Thursday, April 25, 2013

Newspaper Cuttings.........Sepia Saturday 174.......

This week's theme:
Are Dutch papers ripe for cuttings??
Sepia Saturday provides bloggers with an opportunity to share their history through the medium of photographs. Historical photographs of any age or kind become the launchpad for explorations of family history, local history and social history in fact or fiction, poetry or prose, words or further images. Click here to learn more.

Never assume what you read is true........

"Dancing on the moon" !!  ??.....

I am most encouraged that some of these Dutchmen saw through the falsehood of the moon landing reports and binned their newspaper. Had Youtube been around in 1969 they could have been quite sure.

Now....down to more serious matters....

The theme this week gave me a chance to open something I have wanted to explore for a long time. It is a Newspaper Cuttings book that was from my maternal grandfather William Barnes. The cuttings in in would have been absolutely fascinating a few years ago before the internet enabled us to research anything we choose, at any time of any day.

Unfortunately the "scrapper" made the fatal mistake of taking cuttings and not including or
 writing the name of the paper and the date. My father told me this mistake as a child, 
and it always irritates me when I find a cutting without that most vital reference.
(Own collection)

A rather dull start........

Strangely the first cutting in the book is this apparently rather mundane obituary article which must have been from a 1906 newspaper:

A "Bird Lover"???.... Seriously?? ......In actual fact Harrison Weir is quite an interesting person, I now know thanks only to Wikipedia. Ironically he organized the first cat show in England, at The Crystal Palace, London, in July 1871, and was a well known Victorian illustrator, author and animal fancier.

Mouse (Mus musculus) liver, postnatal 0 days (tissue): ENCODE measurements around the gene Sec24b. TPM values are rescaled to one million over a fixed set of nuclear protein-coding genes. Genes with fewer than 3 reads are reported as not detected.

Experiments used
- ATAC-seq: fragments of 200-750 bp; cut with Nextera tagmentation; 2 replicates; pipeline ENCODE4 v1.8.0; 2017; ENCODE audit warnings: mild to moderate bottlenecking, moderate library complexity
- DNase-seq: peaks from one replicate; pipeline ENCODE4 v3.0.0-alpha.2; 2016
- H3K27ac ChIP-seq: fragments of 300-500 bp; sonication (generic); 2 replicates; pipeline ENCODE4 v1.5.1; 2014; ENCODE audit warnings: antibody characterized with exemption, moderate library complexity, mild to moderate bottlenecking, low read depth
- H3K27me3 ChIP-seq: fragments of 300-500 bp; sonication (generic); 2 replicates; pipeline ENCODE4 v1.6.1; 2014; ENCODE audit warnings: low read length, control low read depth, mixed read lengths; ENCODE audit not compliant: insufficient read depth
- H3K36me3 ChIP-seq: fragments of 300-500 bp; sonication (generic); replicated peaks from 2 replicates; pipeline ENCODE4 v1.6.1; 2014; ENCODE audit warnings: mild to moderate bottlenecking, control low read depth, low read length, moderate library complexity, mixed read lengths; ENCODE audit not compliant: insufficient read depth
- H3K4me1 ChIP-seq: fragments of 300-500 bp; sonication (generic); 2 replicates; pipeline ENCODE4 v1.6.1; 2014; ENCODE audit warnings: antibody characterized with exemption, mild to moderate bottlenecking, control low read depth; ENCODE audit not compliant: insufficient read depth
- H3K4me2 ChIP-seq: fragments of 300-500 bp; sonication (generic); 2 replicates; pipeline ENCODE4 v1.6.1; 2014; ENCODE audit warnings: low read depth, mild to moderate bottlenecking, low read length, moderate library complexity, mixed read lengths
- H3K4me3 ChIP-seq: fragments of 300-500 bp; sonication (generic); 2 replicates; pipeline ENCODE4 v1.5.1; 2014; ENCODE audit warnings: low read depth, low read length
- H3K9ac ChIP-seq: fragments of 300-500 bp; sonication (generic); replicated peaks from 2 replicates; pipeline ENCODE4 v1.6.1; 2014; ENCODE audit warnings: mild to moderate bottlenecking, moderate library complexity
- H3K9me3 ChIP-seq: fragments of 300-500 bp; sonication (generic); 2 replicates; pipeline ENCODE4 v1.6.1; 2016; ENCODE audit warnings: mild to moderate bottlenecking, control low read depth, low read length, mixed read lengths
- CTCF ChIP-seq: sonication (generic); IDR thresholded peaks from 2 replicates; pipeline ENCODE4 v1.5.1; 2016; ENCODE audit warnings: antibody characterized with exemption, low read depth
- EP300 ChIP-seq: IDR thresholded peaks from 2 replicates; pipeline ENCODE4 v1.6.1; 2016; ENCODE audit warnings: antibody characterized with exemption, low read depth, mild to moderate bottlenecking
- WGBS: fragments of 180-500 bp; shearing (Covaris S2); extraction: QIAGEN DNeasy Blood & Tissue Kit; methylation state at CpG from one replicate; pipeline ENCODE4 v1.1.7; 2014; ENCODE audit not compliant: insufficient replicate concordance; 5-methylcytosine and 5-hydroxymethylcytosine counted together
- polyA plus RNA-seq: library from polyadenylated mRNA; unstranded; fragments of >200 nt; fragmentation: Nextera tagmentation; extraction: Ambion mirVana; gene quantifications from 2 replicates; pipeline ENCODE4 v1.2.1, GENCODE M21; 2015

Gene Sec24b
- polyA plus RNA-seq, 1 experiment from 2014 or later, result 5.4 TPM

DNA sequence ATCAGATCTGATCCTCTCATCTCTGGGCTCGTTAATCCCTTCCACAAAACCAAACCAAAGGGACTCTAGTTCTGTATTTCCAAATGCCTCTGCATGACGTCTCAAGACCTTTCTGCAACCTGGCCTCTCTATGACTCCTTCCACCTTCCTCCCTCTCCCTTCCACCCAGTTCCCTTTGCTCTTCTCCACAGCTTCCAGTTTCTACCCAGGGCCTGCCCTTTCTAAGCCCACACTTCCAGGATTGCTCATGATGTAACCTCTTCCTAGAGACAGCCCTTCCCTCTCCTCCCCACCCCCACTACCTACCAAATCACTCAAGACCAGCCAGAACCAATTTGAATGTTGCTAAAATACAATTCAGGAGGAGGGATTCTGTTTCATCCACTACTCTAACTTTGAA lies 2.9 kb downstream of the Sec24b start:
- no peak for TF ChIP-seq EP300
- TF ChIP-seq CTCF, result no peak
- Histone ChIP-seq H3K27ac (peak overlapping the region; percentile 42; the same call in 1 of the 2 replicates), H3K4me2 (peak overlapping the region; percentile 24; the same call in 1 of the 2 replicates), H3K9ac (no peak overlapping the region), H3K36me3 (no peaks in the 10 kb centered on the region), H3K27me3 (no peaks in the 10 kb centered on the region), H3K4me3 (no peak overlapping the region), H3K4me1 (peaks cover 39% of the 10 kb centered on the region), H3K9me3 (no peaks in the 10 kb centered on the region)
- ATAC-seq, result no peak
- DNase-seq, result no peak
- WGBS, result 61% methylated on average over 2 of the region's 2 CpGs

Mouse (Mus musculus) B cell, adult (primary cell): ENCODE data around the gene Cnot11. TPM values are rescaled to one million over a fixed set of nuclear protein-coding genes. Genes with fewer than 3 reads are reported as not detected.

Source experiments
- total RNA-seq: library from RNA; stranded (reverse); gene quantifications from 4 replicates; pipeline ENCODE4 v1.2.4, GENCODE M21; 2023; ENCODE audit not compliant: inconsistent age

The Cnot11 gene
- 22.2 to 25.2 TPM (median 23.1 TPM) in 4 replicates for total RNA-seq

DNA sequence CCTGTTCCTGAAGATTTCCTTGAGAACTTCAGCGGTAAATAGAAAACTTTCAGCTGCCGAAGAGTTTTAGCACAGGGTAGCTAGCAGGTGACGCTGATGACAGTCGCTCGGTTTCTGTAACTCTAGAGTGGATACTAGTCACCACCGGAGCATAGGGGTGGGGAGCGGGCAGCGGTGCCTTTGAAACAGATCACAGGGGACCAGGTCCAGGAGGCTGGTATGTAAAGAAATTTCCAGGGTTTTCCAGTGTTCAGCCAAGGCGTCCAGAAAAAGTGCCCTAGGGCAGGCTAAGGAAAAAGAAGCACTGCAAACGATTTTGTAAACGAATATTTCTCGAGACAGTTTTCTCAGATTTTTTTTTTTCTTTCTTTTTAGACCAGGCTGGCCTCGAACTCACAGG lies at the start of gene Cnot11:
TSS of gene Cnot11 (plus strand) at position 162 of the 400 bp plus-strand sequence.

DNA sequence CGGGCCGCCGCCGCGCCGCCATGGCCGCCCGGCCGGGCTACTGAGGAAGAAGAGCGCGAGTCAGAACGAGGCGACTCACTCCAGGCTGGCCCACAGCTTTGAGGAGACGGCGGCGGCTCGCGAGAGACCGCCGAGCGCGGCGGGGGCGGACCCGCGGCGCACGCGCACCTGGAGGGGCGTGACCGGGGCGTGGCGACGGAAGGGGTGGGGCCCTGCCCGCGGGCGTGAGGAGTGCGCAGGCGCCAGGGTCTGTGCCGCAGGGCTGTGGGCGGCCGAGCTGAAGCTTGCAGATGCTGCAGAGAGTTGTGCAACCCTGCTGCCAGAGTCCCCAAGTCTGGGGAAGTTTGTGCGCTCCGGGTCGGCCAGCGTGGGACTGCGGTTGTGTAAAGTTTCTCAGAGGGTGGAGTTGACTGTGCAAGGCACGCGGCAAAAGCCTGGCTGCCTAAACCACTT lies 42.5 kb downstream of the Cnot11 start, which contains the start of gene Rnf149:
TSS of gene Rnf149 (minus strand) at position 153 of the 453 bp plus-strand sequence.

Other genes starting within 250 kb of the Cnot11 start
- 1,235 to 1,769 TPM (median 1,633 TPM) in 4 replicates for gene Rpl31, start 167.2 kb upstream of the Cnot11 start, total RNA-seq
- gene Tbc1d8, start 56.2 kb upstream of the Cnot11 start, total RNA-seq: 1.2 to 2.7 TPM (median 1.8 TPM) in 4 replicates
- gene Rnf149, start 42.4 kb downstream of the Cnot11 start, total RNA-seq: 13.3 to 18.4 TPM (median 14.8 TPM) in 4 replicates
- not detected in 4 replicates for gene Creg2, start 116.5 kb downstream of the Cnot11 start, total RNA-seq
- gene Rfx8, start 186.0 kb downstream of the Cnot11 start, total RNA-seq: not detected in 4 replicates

Harrison Weir
Not what you imagine a cat fancier to look like.
(Courtesy Wikipedia)

His death on January 3 1906 gives me a great starting clue. I am going to guess that this album was a Christmas gift at Christmas 1905, and by early January the donee was desperate to make the first pasting, and knowing of Weir decided to cut that out for page 1.

And then the album was put away for years....................until newspapers started to get interesting !!

Here are just a very few extracts...........

You may think this was a massive story in the papers the next day April 16, 1912, but you would be wrong, it got only 1 column, on page 9 of The Times !!  See below..
(Courtesy Times Digital Archive)

............and I know you thought that bit about the band came from the film...............

"Oh I say Jeeves....We must be British !!"

Another sinking...not so celebrated. RMS Empress of Ireland was an ocean liner that sank in the Saint Lawrence River following a collision with a Norwegian collier in the early hours of 29 May 1914. Of the 1,477 persons on board the ship, the accident claimed the lives of 1,012 (840 passengers, 172 crew). The number of deaths is the largest of any Canadian maritime accident in peacetime.

The start of the Great War

August 1914

It is interesting that as the war started it was already called "The Great War"

The Times, May 8, 1915, the report of the sinking of the Lusitania 

Early reports of gas attacks on the Western Front

Hill 60 was a low rise on the southern flank of the Ypres Salient. It was eventually taken by the Germans following a series of gas attacks between 1 and 5 May 1915. The result was devastating; most of the front-line trenches were overrun when the forward companies were almost wiped out. The 1st Battalion, Devonshire Regiment lost over 300 men to the initial gas cloud alone, only two officers and 70 men coming out of the fighting. (Source Wikipedia)


Anzac Day April 25th

In memory the members of the Australian and New Zealand Army Corps (ANZAC) who fought at Gallipoli in the Ottoman Empire during from April 25th 1915, and all Australians and New Zealanders who served and died in all wars, conflicts, and peacekeeping operations.

The first Times report of the Gallipoli landings.
(Courtesy Times Digital Archive)


June 1916. Lord Kitchener is lost at sea. At the start of the First World War, Lord Kitchener became Secretary of State for War. He is well known for his commanding image, appearing on recruiting posters demanding "Your country needs you!"

Irish Prisoners

The Times. Thursday May 4, 1916

The album cutting below came from my maternal side, but particularly interested me because of ephemera from my paternal side of the family. It is the report of Irish prisoners from the Easter Uprising of 1916 being sent to England, and my great grandfather was clearly most interested in this happening as he made up three full pages of articles.

The Times. Thursday May 4, 1916

The Sherwood Foresters at the Easter Uprising